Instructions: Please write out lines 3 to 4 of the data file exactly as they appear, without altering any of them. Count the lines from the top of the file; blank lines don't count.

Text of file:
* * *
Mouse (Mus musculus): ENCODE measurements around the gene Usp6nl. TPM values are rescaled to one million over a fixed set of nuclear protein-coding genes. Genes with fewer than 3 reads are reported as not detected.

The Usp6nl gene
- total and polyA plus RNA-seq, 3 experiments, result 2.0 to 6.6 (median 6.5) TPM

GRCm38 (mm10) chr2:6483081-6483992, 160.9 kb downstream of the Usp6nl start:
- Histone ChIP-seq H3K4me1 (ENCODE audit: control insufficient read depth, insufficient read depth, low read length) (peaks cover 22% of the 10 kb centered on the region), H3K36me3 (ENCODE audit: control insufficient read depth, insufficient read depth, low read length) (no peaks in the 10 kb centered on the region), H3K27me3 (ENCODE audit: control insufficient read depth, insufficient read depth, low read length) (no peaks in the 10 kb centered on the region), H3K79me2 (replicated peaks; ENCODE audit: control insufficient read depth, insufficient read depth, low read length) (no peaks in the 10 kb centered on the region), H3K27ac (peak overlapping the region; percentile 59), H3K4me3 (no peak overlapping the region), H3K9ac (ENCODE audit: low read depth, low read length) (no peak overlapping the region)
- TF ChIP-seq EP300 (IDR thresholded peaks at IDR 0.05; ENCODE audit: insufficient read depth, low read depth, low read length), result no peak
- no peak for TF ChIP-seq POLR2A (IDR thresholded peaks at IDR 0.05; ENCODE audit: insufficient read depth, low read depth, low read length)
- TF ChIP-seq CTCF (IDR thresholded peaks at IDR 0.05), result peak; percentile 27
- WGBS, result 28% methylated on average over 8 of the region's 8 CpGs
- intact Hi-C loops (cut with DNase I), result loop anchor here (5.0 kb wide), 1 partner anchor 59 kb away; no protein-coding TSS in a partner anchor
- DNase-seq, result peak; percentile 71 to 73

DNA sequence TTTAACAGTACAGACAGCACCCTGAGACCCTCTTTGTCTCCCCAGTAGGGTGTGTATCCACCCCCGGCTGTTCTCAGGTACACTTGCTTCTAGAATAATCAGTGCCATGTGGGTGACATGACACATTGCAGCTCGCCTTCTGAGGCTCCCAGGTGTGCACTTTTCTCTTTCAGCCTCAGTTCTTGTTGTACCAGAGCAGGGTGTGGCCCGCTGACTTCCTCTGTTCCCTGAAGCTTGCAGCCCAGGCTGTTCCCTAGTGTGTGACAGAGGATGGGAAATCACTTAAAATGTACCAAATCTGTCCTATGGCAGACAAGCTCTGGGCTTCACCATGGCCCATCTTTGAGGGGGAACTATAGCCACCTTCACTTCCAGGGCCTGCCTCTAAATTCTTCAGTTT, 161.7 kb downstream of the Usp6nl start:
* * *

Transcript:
- total and polyA plus RNA-seq, 3 experiments, result 2.0 to 6.6 (median 6.5) TPM

GRCm38 (mm10) chr2:6483081-6483992, 160.9 kb downstream of the Usp6nl start: